I thought that I would mark my return to writing this blog by broaching a subject that has been annoying me (and I’m sure many others) more and more recently.
We have to accept that there are people who walk amongst us every day who are maybe not as deserving of our trust as they should be. It is inevitable that we will experience them both personally and professionally, and that they may not have the same understanding of ethics and morality as we do, and not have the same belief and value structures as we do. It is not necessarily an overt thing that can be observed in an individual, and as such, this trait has been utilised successfully (often by governments, corrupt or otherwise) throughout the years, especially at times of war and public unrest.
These are people who will betray you.
I refer mainly to the events of WW2 and the Cold War as being probably the most obvious known times of the incidence of betrayal. In both of these world events, people often found their lives and that of their families changed irrevocably by the actions of people they worked with or whom they lived amongst.
Such a culture of fear had been generated by the leadership of these countries that once normal people would revert to acting for their own protection, or to inveigle themselves with the regime in order to further themselves, by reporting neighbours, colleagues and even friends to the ‘authorities’. It came to the point that no-one could trust anyone, even members of their own families, for fear of saying or doing the wrong thing leading to extreme and often fatal outcomes. This sort of behaviour will always be present in society to some degree or another, so we should not necessarily find it unusual.
However, the reason I mention the above scenarios is because there is a sinister and similar thing occurring in dentistry today, which is acting to damage the profession hugely. It is creating an environment of distrust, a climate of fear, and preventing free speech and the raising of legitimate concerns about working conditions in dentistry.
I refer to the increasing use of what can only be termed as snitching. We all remember at school the odious type of person who had no qualms whatsoever dropping fellow schoolmates into trouble by running off to a teacher, usually trying to become some form of favoured individual. It’s the same as when you can’t fight your own battles and stand up for yourself and expect mummy or daddy to do it for you. The same thing is becoming much more of an issue in dentistry.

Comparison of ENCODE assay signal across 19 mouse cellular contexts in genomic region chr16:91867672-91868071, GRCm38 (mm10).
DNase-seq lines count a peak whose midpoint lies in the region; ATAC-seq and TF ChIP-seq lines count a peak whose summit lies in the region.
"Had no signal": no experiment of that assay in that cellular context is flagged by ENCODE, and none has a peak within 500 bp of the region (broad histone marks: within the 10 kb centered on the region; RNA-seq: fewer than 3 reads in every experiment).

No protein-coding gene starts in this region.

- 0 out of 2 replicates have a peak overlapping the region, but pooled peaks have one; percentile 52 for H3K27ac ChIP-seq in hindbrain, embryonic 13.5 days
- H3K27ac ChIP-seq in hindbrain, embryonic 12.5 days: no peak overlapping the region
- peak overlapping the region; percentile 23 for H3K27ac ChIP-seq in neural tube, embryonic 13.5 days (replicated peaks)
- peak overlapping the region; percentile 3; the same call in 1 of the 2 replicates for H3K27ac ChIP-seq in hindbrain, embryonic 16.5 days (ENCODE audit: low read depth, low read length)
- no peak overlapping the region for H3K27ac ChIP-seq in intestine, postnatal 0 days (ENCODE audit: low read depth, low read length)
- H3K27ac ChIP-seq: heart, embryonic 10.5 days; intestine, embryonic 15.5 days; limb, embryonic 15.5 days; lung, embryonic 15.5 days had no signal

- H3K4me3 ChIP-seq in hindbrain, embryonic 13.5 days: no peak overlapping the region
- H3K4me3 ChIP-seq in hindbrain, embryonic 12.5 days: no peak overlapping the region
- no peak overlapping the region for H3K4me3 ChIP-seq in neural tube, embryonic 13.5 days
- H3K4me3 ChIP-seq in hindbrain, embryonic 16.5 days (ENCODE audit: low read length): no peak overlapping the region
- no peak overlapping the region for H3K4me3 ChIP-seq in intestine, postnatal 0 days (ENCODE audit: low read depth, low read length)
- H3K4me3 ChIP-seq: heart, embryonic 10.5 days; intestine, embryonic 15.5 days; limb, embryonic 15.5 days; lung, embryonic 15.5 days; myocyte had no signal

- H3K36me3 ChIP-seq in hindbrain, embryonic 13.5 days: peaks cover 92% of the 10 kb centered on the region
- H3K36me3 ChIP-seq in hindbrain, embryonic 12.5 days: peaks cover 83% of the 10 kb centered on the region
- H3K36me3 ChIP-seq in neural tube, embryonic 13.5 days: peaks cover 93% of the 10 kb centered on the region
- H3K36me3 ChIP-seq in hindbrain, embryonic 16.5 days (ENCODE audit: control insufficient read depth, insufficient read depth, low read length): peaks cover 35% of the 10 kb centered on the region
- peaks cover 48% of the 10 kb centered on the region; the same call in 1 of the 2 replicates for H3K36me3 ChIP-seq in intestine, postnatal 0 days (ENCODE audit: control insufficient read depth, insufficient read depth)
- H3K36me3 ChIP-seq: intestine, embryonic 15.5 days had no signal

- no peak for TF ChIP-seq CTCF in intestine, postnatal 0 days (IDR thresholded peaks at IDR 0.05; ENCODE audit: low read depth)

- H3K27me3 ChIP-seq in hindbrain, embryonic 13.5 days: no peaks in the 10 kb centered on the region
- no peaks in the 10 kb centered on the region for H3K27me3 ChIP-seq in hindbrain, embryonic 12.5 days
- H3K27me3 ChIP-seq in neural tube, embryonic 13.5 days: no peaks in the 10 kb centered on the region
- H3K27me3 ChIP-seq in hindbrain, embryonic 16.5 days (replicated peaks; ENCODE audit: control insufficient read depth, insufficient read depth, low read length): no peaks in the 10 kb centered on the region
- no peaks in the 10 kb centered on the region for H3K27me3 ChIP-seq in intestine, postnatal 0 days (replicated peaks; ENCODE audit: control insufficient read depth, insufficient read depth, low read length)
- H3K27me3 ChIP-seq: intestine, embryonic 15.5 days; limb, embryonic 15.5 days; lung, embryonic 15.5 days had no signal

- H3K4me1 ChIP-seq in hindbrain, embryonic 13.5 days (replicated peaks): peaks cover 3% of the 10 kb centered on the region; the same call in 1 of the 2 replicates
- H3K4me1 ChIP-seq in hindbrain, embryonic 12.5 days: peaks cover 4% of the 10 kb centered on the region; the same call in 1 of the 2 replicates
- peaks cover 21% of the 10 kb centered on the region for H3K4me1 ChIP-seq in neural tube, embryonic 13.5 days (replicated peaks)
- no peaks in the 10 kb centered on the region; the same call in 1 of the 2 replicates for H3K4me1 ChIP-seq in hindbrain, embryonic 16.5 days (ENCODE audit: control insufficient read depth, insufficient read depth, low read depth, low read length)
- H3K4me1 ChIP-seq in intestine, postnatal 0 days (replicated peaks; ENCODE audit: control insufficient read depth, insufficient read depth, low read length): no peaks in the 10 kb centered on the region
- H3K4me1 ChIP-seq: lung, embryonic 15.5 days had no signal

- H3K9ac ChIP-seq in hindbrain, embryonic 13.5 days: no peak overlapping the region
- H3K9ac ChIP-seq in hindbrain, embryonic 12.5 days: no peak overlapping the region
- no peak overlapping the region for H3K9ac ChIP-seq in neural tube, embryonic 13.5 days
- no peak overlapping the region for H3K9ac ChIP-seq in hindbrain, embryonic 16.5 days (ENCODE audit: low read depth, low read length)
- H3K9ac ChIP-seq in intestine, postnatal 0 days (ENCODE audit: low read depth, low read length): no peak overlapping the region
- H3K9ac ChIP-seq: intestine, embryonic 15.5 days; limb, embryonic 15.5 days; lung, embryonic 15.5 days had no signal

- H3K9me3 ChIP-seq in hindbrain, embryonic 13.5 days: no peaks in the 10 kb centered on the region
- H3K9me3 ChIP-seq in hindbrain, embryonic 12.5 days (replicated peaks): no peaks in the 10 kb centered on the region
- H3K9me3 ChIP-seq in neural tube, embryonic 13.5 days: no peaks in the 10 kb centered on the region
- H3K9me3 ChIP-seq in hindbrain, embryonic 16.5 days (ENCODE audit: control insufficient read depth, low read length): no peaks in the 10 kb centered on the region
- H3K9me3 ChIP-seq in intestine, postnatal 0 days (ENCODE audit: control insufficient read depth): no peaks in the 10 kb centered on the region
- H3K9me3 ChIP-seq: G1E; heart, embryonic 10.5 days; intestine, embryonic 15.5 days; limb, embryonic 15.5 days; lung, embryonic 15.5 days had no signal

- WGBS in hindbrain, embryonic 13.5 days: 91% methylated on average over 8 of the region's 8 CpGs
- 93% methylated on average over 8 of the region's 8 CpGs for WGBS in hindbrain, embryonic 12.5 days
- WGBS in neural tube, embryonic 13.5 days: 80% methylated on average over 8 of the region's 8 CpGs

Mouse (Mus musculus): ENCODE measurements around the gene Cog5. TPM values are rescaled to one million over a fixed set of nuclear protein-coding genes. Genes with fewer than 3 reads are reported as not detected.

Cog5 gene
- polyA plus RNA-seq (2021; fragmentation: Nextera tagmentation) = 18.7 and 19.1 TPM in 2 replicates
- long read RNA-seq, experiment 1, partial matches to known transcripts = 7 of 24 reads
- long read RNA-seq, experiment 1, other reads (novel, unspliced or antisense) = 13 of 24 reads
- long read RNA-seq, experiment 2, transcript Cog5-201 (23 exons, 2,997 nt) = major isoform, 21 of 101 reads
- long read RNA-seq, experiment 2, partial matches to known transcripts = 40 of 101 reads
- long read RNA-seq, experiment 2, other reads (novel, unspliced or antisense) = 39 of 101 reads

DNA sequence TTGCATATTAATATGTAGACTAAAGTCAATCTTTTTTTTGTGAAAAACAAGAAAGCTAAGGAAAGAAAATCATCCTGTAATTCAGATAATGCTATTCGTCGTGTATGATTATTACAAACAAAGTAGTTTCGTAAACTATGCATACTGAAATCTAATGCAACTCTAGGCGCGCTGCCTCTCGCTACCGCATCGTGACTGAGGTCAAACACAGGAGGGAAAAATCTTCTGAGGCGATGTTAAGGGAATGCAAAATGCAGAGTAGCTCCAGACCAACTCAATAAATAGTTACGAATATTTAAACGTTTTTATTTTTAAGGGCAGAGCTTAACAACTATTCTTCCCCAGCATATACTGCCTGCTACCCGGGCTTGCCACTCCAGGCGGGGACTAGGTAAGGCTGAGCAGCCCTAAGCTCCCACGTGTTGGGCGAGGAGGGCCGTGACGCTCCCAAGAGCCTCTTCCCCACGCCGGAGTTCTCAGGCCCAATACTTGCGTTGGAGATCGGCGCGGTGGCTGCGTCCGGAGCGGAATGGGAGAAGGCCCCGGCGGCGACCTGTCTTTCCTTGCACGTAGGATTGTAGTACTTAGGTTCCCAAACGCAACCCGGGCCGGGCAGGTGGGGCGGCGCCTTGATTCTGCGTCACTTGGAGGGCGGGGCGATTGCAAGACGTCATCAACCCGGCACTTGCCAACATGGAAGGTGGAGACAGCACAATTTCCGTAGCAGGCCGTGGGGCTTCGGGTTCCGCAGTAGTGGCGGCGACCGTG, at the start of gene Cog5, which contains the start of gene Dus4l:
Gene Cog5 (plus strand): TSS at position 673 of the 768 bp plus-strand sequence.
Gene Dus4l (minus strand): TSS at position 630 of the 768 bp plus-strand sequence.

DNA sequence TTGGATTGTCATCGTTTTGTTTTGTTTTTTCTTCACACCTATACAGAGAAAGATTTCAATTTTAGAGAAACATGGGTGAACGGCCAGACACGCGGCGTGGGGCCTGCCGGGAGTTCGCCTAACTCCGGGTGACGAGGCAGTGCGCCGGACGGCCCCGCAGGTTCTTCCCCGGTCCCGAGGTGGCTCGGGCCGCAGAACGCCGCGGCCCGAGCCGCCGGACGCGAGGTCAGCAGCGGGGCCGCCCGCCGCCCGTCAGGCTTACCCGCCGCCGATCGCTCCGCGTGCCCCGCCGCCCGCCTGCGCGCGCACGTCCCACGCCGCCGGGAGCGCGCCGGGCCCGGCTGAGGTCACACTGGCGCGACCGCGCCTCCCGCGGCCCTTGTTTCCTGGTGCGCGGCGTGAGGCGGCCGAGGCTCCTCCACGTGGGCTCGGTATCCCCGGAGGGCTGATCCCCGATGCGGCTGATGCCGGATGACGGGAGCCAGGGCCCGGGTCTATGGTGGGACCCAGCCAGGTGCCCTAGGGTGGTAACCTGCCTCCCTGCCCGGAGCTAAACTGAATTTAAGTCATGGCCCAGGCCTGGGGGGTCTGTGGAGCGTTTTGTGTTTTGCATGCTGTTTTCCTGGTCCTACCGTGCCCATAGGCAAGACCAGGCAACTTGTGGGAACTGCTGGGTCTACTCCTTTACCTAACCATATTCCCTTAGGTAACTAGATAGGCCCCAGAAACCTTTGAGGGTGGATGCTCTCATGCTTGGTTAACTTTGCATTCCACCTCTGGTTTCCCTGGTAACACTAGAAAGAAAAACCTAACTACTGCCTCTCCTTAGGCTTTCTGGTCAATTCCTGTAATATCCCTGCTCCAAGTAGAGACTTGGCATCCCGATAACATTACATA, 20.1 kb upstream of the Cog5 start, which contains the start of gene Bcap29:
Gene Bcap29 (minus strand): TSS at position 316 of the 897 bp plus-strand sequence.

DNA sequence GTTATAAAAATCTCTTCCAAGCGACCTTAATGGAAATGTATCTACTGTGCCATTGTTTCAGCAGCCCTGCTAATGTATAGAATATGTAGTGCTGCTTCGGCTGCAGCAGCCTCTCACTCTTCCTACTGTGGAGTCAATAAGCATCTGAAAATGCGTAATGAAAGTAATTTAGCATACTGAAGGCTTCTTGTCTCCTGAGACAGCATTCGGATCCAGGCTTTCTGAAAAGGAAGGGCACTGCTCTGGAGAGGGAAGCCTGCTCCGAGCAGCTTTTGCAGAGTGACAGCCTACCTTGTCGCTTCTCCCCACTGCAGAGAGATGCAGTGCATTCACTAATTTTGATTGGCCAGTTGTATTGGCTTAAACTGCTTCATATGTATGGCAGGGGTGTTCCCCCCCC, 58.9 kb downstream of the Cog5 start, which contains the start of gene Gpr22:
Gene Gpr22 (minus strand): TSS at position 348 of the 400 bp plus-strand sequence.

Some of it seems to be taking the form of the use of the ‘Screenshot’; when comments or opinions that appear on social media or the web are photographed and then used to report an individual to the GDC, or even to an employer. The use of anonymity seems to be no protection; I know of a situation that has been posted recently where a screenshot has been reported to a corporate as the anonymous poster revealed enough details for others to determine exactly which corporate was being talked about. This resulted in a potentially serious issue for the anonymous poster, when all they were doing was trying to draw attention to obvious issues (given the theme of many posts about corporates there appears to be very little smoke without fire).
I also know of a colleague who made some comments under his/her own name, only to have these screenshot by apparently someone well known in dentistry report them to the GDC for said comments, just because of a previous disagreement and some bad blood between them. Thankfully the GDC just issued a stock type of warning about social media to our colleague; but had it gone further it would have been interesting for the complainant as they would no longer have been anonymous, and we might have found out who it was.
So it seems that the GDC is now seen as a mechanism for some professionals to get revenge on one another by anonymously reporting one another. There are many satires that abound (on social media of course!) of associates being effectively threatened with being reported to the GDC when they have a disagreement with principals/corporate management, especially if they have departed under less than amicable terms with one another.
Isn’t that the same as blackmail? ‘Keep you mouth shut/do as you’re told/we’ll keep a high retainer or tell the GDC your dentistry isn’t great’? I’m sorry, but I fail to believe it is anything but blackmail. If a professional relationship has deteriorated to the point where people can no longer work together that is one thing: but to then threaten to report each other to our regulator is something I find reprehensible and without honour.
I am also aware of other cases where dentists are only too happy to push their colleagues ‘under a bus’ when they see dentistry that is perhaps a little suboptimal. In many of these cases there is a financial incentive to the first dentist to get the second dentist to pay for the work that a patient might not be able to afford. They then advise the patient to report the dentist to the GDC and/or take legal action. The first dentist seems to forget however their actions can misfire on them, as it is highly unlikely they are of such clinical prowess that they never do any suboptimal work themselves.